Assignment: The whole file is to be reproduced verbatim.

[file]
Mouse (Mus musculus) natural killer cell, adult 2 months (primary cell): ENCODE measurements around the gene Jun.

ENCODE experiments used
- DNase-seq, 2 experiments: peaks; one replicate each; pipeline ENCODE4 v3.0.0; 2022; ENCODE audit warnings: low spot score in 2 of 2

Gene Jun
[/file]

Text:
Mouse (Mus musculus) natural killer cell, adult 2 months (primary cell): ENCODE measurements around the gene Jun.

ENCODE experiments used
- DNase-seq, 2 experiments: peaks; one replicate each; pipeline ENCODE4 v3.0.0; 2022; ENCODE audit warnings: low spot score in 2 of 2

Gene Jun